publications

“What Putin Fears Most.” Journal of Democracy 33, no. 2 (2022). With Michael McFaul [Link]

 

“Bargaining with Blood: Russia’s War in Ukraine.” CSDS Policy Brief no. 6/2022. Brussels: Centre for Security, Diplomacy, and Strategy (2022).  With Kathryn Hedgecock. [Link]

 

International Politics: Classic and Contemporary Readings.  Second edition. SAGE/CQ Press (2021).  Co-edited with Scott Handler. [Link]

 

“Four Myths About Russian Grand Strategy.” Chapter in The Diversity of Russia’s Military Power.  Washington, D.C.: Center for Strategic & International Studies. (2020) [Link]

 

“Russian Grand Strategy in the 21st Century.”  Chapter in Russian Strategic Intentions.  White paper prepared by NSI, Inc. for U.S. Department of Defense Strategic Multilayer Assessment Program, Joint Staff/J39 Directorate for Special Activities and Operations (2019) [Link]

“Ukraine’s Election Indicates a Strengthening Democracy” Journal of Political Risk vol. 7, no. 5, May 2019 [Link]

 

“A Mixed-Method Approach to Studying Popular Support for Democracy and Authoritarianism in Post-Soviet Countries.”  Sage Research Methods Cases (2019) [Link]

 

“The Fog of Russian Information Warfare” in Perceptions are Reality: Historical Case Studies of Information Operations in Large-Scale Combat Operations.  Army University Press (2018).  With Lionel Beehner and Liam Collins. [Link]

 

“Russia” in American National Security 7th edition. Michael Meese, Suzanne Nielsen, and Rachel Sondheimer, eds.  Johns Hopkins University Press (2018) [Link]

 

Analyzing the Russian Way of War: Evidence from the 2008 Conflict with Georgia.  Modern War Institute, United States Military Academy (2018).  With Lionel Beehner, Liam Collins, Steve Ferenzi, and Aaron Brantly. [Link]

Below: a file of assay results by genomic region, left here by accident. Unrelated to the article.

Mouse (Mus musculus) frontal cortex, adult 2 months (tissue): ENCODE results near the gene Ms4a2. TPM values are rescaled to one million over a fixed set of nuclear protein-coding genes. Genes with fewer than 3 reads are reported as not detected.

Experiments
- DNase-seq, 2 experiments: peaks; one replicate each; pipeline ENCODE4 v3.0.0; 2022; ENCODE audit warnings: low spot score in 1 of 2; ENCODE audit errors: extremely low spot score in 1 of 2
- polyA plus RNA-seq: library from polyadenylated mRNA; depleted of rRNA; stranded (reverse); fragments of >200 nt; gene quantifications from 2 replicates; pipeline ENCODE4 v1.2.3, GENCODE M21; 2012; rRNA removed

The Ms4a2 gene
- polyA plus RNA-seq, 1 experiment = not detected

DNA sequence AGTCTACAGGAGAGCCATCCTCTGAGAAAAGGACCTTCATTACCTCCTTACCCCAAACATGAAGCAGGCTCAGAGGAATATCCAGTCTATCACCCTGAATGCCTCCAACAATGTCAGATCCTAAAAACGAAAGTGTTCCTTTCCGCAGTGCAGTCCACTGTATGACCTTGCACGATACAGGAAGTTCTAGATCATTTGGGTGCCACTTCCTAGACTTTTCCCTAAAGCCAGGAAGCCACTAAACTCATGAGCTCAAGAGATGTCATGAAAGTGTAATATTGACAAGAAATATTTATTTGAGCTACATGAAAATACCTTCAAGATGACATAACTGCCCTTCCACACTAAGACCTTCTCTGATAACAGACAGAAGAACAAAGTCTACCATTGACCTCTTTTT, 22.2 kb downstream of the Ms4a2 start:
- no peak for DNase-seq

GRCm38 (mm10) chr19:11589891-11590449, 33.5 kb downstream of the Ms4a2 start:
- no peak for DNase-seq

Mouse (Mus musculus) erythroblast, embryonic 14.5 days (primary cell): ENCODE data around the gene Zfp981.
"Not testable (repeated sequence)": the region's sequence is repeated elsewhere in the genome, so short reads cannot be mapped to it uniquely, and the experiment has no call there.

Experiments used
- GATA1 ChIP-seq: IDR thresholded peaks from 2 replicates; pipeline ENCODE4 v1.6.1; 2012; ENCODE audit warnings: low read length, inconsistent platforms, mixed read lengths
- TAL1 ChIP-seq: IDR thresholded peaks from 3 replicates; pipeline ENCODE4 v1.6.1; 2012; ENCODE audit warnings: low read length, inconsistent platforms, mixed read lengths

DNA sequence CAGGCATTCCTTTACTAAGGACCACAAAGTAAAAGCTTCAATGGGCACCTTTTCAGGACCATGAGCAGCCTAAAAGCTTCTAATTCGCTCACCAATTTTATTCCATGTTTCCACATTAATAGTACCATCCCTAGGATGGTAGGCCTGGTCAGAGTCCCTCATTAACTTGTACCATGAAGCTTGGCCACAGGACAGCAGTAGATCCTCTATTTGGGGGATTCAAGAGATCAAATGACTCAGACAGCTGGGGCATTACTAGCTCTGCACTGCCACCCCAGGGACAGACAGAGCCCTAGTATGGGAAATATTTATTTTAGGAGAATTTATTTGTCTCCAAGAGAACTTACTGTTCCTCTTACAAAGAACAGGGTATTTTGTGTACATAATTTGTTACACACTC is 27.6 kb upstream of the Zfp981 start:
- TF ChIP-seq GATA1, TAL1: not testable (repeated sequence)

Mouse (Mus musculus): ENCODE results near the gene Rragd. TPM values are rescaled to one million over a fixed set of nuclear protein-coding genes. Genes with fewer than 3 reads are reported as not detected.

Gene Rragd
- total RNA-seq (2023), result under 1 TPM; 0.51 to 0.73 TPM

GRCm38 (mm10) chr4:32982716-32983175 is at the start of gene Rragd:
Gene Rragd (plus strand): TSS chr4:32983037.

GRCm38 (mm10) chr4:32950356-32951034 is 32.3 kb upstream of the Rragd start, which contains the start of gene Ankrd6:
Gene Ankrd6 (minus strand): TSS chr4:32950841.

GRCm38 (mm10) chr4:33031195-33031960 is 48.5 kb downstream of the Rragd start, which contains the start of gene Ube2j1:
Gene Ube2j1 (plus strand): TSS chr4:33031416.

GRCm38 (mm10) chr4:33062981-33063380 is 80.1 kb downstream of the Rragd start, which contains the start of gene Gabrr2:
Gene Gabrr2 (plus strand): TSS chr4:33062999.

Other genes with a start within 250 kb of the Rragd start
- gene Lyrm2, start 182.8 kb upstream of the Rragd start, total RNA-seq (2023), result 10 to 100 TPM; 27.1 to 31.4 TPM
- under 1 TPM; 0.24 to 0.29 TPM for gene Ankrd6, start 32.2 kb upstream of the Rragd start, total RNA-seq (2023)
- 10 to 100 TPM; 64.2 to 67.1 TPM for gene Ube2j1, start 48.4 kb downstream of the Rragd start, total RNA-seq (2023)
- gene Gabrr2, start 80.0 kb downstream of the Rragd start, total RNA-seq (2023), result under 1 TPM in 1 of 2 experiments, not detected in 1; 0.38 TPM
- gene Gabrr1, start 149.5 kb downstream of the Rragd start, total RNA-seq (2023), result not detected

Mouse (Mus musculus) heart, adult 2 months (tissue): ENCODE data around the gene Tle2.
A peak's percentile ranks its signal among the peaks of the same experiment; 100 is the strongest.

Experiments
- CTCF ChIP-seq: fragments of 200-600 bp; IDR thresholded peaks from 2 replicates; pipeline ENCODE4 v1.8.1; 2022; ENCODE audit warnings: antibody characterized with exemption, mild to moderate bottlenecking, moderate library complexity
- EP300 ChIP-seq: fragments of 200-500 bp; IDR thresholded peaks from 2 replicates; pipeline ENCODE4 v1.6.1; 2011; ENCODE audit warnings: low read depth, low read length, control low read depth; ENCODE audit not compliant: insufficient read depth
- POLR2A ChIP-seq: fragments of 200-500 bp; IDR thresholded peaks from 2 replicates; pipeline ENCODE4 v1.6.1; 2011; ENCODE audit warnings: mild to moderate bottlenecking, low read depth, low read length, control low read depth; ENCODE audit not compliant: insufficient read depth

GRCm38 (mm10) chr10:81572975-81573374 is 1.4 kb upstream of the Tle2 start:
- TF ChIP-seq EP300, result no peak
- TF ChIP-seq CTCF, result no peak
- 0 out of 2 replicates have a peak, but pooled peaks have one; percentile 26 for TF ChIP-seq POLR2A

“Balance of Threat: The Domestic Insecurity of Vladimir Putin.”  Journal of Eurasian Studies 8, no. 1 (2017) [Link]

 

“The Politics of the Forgotten and the Aggrieved: Remaking the World Order?” Conference Theme Paper, 2017 Student Conference on United States Affairs, United States Military Academy (November 2017).  With Devlin Winkelstein and Thomas Sherlock [Link]

 

“The Deep Impact of Economic Collapse on Democratic Support.”  Problems of Post-Communism 63, no. 5/6 (2016) [Link]

 

“The Political Consequences of Economic Shocks: Implications for Political Behavior in Russia” Problems of Post-Communism 63, no. 4 (2016).  With Pierre Landry. [Link]

 

“Russian Hybrid Warfare in Eastern Europe: Challenges and Limitations.” Chapter in Panorama of Global Security Environment 2016, ed. Robert Ondrejcsák (Bratislava: Strategic Policy Institute, 2016) [Link]

“Russia Gone Rogue: The Fate of Ukraine and the Limits of Global Integration.” Chapter in What’s the Worst That Could Happen? The Politics and Policy of Crisis Management, ed. Liebert, Sherlock, and Morrow (Cornwall, NY: Sloan Publishers, 2016) [Link]

 

“Potholes, Pensions, and Public Opinion: The Politics of Blame in Putin’s Power Vertical.” Post-Soviet Affairs 31, no. 5: (2015) [Link]

 

“In Search of New Approaches to Counterterrorism,” CTC Sentinel 8, no. 7 (2015).  With Nelly Lahoud. [Link]

 

“Ukraine 2015: The Challenges of Governing From the Center.”  Baltic Rim Economies Review 12, no. 3 (2015) [Link]

 

“Resisting Hegemony: Transformations of National Identity Under Foreign Occupation.” Kellogg Institute for International Studies Working Paper Series no. 396 (2014) [Link]

 

“Should Promoting Democracy Abroad be a Top U.S. Priority?” Chapter in Taking Sides: Clashing Views in American Foreign Policy, 6th ed. Suzanne Nielsen and Scott Handler, eds. (New York: McGraw-Hill, 2013) [Link]

"Nothing to Gain But Your Chains: Popular Support for Democracy and Authoritarianism in the Former Soviet Union."  Doctoral Dissertation, Yale University Department of Political Science (2010) [Link]

 

Book Review: Myagkov, M., Ordeshook, P.C., and Shakin, D. The Forensics of Election Fraud: Russia and Ukraine (2009).  Comparative Political Studies 43, no. 6 (2010) [Link]

 

“Crouching Tiger, Hidden Jargon: The Sino-Russian Strategic Partnership.” Stanford Journal of International Relations 3, no. 1 (2001) [Link]